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BVI Economic Substance Legislation

British Virgin Islands (BVI): Economic Substance Legislation

BVI Economic Substance Legislation the topic you should know.

The British Virgin Islands (BVI) passed Economic Substance Legislation requiring legal entities performing relevant activities to demonstrate adequate economic substance within the BVI.

Owners of any company or limited partnership, the “legal entities”, incorporated or continued in the British Virgin Islands should be aware of this legislation and consider how they may be affected.

In this article we help you understand how it works and how investors can take advantage of BVI Economic Substance Legislations.

After having adhered to the listing process in the European Union and the Inclusive Framework OECD BEPS, the British Virgin Islands (abbreviated BVI) enacted the Economic Substance (Companies and Limited Partnerships) Act, 2018 (abbreviated ES Act), which entered into force on January 1, 2019.  Furthermore, the BVI International Tax Authority issued the Rules on Economic Substance (abbreviated ES Rules) which further define the scope of the ES Act in detail and provides examples. 

The Economic Substance Legislation sets out requirements for the legal entities that carry on nine (9) relevant activities within the BVI, and which are not registered tax residents in another jurisdiction that is not in the EU list of non-cooperative jurisdictions for tax purposes.

Relevant Activities Sanctioned by Legislation – BVI Economic Substance Legislation

To better understand BVI Economic Substance Legislation, it is necessary to talk about the nine relevant activities defined in Section 6 of the ES Act:

(a) banking business;

(b) insurance business;

(c) fund management business;

(d) finance and leasing business;

(e) headquarters business;

(f) shipping business;

(g) holding business;

(h) intellectual property business;

(i) distribution and service centre business.

All legal entities carrying on any of the above relevant activities are potentially within the scope of the Economic Substance requirements.

Therefore, they must perform a self-assessment of their current business activity in order to determine whether they fall inside or outside the scope of the Economic Substance.

Then, the legal entity can consider the options set forth by Section 2, Sub section 2.9 of the ES Rules:

2.9 Any entity carrying on a relevant activity which is potentially within the scope of the legislation has, broadly speaking, three options:

  1. it can ensure that the substance of the relevant activity is carried out within the BVI,
  2. it can discontinue the activity, or modify it so it no longer falls within the scope of a relevant activity, or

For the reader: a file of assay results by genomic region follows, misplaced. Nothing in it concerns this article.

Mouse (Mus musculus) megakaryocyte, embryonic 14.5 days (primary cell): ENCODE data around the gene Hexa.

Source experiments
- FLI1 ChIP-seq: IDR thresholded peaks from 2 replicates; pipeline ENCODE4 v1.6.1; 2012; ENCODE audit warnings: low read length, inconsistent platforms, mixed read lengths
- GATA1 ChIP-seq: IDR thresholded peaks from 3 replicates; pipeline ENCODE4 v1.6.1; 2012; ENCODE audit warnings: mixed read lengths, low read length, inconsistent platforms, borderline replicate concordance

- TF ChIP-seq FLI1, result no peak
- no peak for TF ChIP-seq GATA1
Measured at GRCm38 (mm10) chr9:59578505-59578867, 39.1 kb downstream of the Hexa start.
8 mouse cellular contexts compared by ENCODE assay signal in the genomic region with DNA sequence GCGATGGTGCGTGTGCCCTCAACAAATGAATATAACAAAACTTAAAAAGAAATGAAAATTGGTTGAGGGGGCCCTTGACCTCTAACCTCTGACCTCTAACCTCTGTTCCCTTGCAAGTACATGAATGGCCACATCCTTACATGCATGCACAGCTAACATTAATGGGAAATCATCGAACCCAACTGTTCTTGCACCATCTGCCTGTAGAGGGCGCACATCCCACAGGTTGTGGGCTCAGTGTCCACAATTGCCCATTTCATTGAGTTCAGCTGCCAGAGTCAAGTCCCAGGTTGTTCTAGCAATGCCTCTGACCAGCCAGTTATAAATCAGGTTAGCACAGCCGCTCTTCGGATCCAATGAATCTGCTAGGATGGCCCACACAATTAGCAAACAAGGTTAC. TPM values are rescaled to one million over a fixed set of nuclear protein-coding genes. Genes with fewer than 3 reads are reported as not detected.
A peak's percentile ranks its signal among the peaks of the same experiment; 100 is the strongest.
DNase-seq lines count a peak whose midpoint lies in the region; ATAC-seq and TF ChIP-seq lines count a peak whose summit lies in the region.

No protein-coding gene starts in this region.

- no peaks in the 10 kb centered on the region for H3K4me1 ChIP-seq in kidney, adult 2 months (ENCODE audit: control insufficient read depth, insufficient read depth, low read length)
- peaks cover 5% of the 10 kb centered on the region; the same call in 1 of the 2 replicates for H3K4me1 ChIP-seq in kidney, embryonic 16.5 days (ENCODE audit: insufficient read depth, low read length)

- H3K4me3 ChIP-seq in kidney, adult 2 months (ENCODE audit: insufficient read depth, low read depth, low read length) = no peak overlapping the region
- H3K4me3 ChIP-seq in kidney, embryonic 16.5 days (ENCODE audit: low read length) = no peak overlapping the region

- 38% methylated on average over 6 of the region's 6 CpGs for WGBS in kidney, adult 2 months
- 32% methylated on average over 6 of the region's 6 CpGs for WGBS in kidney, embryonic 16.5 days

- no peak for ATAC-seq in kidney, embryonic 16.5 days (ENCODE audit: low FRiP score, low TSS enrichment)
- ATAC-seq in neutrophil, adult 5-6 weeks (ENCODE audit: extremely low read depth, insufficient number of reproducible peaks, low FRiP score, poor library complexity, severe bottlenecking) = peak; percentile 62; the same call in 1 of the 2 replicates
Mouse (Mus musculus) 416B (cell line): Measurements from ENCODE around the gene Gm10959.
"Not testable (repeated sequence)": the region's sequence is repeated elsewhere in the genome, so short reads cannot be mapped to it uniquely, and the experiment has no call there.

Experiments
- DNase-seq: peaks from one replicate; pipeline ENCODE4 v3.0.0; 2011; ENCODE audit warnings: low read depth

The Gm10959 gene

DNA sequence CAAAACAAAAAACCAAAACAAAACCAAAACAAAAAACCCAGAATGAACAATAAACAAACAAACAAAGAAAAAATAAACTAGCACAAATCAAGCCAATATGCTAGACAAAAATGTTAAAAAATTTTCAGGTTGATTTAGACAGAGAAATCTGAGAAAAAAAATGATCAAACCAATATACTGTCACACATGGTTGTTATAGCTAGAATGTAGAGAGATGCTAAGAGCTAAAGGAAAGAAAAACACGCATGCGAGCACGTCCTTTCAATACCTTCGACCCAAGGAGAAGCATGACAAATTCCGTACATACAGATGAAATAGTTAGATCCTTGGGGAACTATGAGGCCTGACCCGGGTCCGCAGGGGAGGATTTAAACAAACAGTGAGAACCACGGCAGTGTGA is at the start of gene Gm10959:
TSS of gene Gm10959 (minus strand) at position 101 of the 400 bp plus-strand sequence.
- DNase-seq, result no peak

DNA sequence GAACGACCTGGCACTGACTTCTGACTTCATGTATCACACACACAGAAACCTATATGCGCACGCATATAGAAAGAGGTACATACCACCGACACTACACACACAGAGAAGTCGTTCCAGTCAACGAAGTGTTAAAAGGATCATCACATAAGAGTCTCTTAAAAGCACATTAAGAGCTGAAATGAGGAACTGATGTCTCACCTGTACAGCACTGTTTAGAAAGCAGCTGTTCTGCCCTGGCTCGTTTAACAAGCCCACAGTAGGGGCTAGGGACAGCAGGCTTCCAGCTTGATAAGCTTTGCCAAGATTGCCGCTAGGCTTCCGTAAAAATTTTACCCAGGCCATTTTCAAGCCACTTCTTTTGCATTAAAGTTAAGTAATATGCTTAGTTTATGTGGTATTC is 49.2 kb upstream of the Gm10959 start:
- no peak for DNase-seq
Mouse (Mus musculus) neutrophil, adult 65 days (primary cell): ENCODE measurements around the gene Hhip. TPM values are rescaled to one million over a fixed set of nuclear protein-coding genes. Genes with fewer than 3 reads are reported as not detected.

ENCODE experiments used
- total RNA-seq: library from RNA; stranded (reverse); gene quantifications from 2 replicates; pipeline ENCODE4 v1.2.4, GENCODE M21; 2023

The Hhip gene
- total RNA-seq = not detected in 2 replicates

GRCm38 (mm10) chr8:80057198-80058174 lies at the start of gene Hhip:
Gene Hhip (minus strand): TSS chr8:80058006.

3. it can demonstrate tax residence in a jurisdiction outside the BVI. 

If the legal entity decides to demonstrate substance within the BVI, it may proceed with the necessary steps to do so as detailed in the next section. 

It should be noted that the substance requirements may vary depending on the relevant activity.  For example, different substance requirements apply depending on whether the entity is carrying on:

(a) holding business,

(b) intellectual property business or

(c) any other type of relevant activity.

It is a common requirement for all three of the above categories that, in relation to the relevant activity in question, the legal entity has an adequate number of employees and has adequate premises.

It is, in addition, a requirement for categories (b) and (c) that relevant activity is directed and managed from the BVI, that adequate expenditure is incurred in the BVI and that CIGA’s are carried on in the BVI

Activities within category (b) may, in addition, be subject to presumptions against compliance with the economic substance requirements which the legal entity may have to displace by evidence.

Meeting Economic Substance Requirements – BVI Economic Substance Legislation

There are three main conditions that legal entities must meet, according to Section 7, Sub section 7.3 of the ESA Rules

First, you must ensure that the relevant activity is directed and managed within the territory of the BVI throughout the financial period.

Secondly, the legal entity must demonstrate adequacy considering a series of variables:

  • Expenditure, a figure of expenses during your activities within the Islands.
  • Number of qualified employees, equipment and infrastructure located within the territory of the Islands.
  • Premises possess adequate physical presence to conduct their main activities, related to the primary profits generated by that company.